Friday, July 08, 2005

Infinite Capacity

My capacity for outrage seems infinite. The only question is where to begin?

I cannot resist a final swipe at the All-Star process, that is until they play the game itself and the Commissioner shows up. Then, I’m sure I will have additional fodder.

Should Jimmy Rollins have been named an All Star? The number of NL shortstops having good let alone great years is admittedly small. Rollins did not finish among the top five in votes at his position, but, then, we know how that works. Jimmy just doesn’t have enough ballot stuffers in his camp at that moment. Maybe if he swung at fewer high pitches and got on base more often he could rectify that. Still, rather than name him, how about Omar Vizquel, who is having a better year? And if we want to reward players regardless of position, I would have chosen Pat Burrell, who despite his ups and downs, has made a significant comeback and is among the league leaders in rbi’s. Burrell earned a spot. So the NL carries one less shortstop. Who cares?

Then there is Billy Wagner. OK, his stats say the southpaw is having a very good year, though some (including me) would say the numbers belie a soft first half. But the real issue is do you want someone representing a team which he holds in disdain? And for those of you who say, lighten up, he’s representing the league I say, he is introduced as a Phillie and wears a Phillies cap. By the end of this month the whole matter of his attitude towards the Phillies will probably be moot anyway. I expect Billy to go bye-bye.

* * * * * * * * *

The just-concluded series against the Pirates was vintage Phillies baseball. Up. Down. Up. Down. So, they return to the less-than-friendly confines of CBP for a three game set against the division leading Nationals. The Phils have a solid shot at entering the All-Star break below .500.

For weeks I have defended the players, insisting they were trying their best. Having lost 19 of their last 26 games I have to conclude their best just isn’t good enough. The split in Pittsburgh did change my mind about one thing, however; I don’t think I have ever watched a less intelligent team. They show an almost universal lack of patience or discipline at the plate. With one or two exceptions they haven’t a clue about how to work the count. Almost no one among them goes the other way with a pitch. Name someone who consistently moves runners along. They don’t hit and run. They are a team that simply lacks the fundamentals when it comes to batting.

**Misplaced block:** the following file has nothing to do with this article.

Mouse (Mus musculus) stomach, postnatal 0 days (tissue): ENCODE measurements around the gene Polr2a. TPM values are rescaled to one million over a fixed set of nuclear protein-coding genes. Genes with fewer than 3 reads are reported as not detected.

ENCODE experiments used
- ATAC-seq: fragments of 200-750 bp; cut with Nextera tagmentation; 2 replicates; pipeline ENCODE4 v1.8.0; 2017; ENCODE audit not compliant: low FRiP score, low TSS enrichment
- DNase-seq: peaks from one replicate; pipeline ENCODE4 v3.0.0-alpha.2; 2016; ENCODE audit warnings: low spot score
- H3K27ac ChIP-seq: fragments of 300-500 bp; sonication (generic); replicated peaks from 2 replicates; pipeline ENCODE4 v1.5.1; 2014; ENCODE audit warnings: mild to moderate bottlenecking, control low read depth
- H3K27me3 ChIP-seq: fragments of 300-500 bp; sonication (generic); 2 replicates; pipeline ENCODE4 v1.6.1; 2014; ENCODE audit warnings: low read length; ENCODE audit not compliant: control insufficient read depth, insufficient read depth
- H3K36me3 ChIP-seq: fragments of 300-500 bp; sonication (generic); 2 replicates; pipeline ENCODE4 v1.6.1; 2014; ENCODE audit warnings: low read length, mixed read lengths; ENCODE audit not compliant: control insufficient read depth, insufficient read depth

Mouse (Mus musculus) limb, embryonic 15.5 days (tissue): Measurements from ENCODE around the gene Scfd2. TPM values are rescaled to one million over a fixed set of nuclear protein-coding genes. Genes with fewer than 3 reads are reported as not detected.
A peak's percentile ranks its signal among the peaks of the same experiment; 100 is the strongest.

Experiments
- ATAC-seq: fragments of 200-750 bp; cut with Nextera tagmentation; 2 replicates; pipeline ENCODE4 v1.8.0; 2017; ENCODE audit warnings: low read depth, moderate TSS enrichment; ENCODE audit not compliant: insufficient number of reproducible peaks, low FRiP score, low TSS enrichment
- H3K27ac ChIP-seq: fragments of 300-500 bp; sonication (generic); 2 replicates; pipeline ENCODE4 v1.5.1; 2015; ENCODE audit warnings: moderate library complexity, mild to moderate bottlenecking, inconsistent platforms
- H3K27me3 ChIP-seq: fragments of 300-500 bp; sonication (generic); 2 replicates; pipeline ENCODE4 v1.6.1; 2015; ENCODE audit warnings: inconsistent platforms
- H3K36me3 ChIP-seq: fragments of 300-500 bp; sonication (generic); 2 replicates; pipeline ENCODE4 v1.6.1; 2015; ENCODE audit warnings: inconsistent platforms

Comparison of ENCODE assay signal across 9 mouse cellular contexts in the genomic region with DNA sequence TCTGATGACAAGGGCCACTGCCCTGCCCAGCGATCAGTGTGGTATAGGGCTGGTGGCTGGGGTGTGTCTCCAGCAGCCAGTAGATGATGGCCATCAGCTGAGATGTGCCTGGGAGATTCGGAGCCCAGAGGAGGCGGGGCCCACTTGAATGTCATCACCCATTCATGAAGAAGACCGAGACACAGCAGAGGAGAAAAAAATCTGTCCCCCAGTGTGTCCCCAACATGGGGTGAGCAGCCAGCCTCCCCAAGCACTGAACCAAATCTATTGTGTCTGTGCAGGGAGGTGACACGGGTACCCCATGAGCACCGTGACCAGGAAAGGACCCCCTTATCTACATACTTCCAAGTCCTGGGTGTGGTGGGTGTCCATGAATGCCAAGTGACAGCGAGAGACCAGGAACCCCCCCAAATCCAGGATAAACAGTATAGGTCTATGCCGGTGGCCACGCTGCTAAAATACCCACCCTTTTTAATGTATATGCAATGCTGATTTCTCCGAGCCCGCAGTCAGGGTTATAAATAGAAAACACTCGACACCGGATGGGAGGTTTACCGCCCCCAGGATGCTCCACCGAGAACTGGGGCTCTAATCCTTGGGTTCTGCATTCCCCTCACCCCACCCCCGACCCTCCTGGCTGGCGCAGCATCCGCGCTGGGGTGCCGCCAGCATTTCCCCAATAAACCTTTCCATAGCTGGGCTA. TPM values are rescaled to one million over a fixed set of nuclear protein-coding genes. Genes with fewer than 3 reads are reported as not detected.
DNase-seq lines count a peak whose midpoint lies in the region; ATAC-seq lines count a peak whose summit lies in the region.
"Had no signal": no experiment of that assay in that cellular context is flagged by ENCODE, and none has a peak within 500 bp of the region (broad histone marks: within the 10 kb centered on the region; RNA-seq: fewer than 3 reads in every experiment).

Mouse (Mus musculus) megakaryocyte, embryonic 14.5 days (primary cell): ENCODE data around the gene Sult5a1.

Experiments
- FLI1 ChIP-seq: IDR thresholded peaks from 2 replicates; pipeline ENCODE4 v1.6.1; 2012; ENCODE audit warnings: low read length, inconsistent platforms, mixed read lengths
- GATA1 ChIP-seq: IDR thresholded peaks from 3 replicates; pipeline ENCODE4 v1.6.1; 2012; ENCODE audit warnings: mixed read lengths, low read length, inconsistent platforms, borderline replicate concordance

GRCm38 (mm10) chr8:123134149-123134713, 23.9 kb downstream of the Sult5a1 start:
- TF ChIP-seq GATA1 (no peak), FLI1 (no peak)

As for pitching, I don’t know what to make of Brett Myers. Last night’s outing could have been even worse were it not for some defensive gems including one by Pat Burrell. Myers ran out of gas quickly on a night that wasn’t that warm according to the broadcasters. He took to walking around the mound in a visible and unsuccessful attempt to regain his composure. He didn’t like the calls he was getting. When he stepped back on the rubber he seemed to be in a hurry to throw the next pitch, to literally get it over with since he wasn’t getting it over in the other sense. In sum, he handled himself poorly and the results showed it everywhere but in the total number of runs he gave up. Myers has pitched poorly in three out of his last four outings. Prior to last night he pitched a real gem against Atlanta. But last night’s effort erased that memory quickly. Now in his third season Myers exhibits a lack of consistency one expects from a number one or two starter. Each time out has become an adventure again. He cannot be relied on.

2 Comments:

Anonymous George S said...

The Phillies often play unintelligent baseball, and they seldom have what I call a productive out that advances baserunners. Their baserunning is also suspect.

For quite some time, there have been people who have suggested that baseball institute a 'team error'. This is for cases where the ball should have resulted in an out, but confusion on the part of the defense allowed the ball to drop in. No one player is at fault, so today they give the player a hit. We've all seen it happen. I think it's a good idea.

But I would further suggest that errors also be given for OFFENSIVE mistakes. Why not? When a baserunner gets hit by a batted ball, I would consider that an error, as well as things like missing first base when going for a double or triple, passing another baserunner, getting doubled up because you forgot how many outs there were, leaving the base early on a sac fly, etc., etc. Situations where with normal effort and attention you would not have been out.
All errors are judgement calls anyway, by the official scorer, so it would not be a big deal as far as rulings. And you could argue that they are costlier than fielding errors in that they almost always kill a rally, so why not identify them?.
An offensive error does affect any other statistic (although you might not want to credit a fielder with an assist in such cases) so it would easy to include, and you would identify it as an 'OE' rather than a 'DE' to keep fielding stats accurate.

Anyway, I often track OEs and the Phillies commit a good number of them.

2:24 PM  
Blogger Tom Goodman said...

George, there is much merit to what you write. As I have said numberous times before, the Phillies base-running and coaching for much of this season has been atrocious. Lately it has improved, no doubt due to their having fewer runners on board. The blunders of earlier times did indeed kill a few rallies and shorten other ones. In a sport obsessed with statistics, it is surprising these have not entered the official scorer's books.

3:43 PM  

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